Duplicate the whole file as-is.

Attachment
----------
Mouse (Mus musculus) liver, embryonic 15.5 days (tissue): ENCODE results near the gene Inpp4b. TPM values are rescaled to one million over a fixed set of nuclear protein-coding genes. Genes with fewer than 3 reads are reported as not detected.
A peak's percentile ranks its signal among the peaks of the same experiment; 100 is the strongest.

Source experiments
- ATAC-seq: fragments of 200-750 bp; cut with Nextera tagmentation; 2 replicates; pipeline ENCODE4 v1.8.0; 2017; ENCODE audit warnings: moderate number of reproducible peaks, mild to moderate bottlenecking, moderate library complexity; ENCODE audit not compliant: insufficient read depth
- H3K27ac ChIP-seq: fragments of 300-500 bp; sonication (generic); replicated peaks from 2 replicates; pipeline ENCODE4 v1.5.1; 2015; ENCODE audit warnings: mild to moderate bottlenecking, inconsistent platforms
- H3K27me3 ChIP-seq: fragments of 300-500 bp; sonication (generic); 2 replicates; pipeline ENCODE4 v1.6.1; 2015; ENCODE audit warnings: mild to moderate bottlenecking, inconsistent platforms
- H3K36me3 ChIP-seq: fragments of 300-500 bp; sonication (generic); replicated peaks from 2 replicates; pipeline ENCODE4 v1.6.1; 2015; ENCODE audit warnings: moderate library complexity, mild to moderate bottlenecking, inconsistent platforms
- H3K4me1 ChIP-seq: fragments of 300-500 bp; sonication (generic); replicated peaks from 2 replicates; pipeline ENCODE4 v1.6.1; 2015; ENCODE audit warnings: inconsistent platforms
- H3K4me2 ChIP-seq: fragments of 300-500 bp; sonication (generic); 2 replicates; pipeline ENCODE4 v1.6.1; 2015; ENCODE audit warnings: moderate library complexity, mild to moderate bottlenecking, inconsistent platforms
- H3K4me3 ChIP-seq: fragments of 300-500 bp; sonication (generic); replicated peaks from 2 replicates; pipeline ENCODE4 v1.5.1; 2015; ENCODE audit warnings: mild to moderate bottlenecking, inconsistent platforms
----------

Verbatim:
Mouse (Mus musculus) liver, embryonic 15.5 days (tissue): ENCODE results near the gene Inpp4b. TPM values are rescaled to one million over a fixed set of nuclear protein-coding genes. Genes with fewer than 3 reads are reported as not detected.
A peak's percentile ranks its signal among the peaks of the same experiment; 100 is the strongest.

Source experiments
- ATAC-seq: fragments of 200-750 bp; cut with Nextera tagmentation; 2 replicates; pipeline ENCODE4 v1.8.0; 2017; ENCODE audit warnings: moderate number of reproducible peaks, mild to moderate bottlenecking, moderate library complexity; ENCODE audit not compliant: insufficient read depth
- H3K27ac ChIP-seq: fragments of 300-500 bp; sonication (generic); replicated peaks from 2 replicates; pipeline ENCODE4 v1.5.1; 2015; ENCODE audit warnings: mild to moderate bottlenecking, inconsistent platforms
- H3K27me3 ChIP-seq: fragments of 300-500 bp; sonication (generic); 2 replicates; pipeline ENCODE4 v1.6.1; 2015; ENCODE audit warnings: mild to moderate bottlenecking, inconsistent platforms
- H3K36me3 ChIP-seq: fragments of 300-500 bp; sonication (generic); replicated peaks from 2 replicates; pipeline ENCODE4 v1.6.1; 2015; ENCODE audit warnings: moderate library complexity, mild to moderate bottlenecking, inconsistent platforms
- H3K4me1 ChIP-seq: fragments of 300-500 bp; sonication (generic); replicated peaks from 2 replicates; pipeline ENCODE4 v1.6.1; 2015; ENCODE audit warnings: inconsistent platforms
- H3K4me2 ChIP-seq: fragments of 300-500 bp; sonication (generic); 2 replicates; pipeline ENCODE4 v1.6.1; 2015; ENCODE audit warnings: moderate library complexity, mild to moderate bottlenecking, inconsistent platforms
- H3K4me3 ChIP-seq: fragments of 300-500 bp; sonication (generic); replicated peaks from 2 replicates; pipeline ENCODE4 v1.5.1; 2015; ENCODE audit warnings: mild to moderate bottlenecking, inconsistent platforms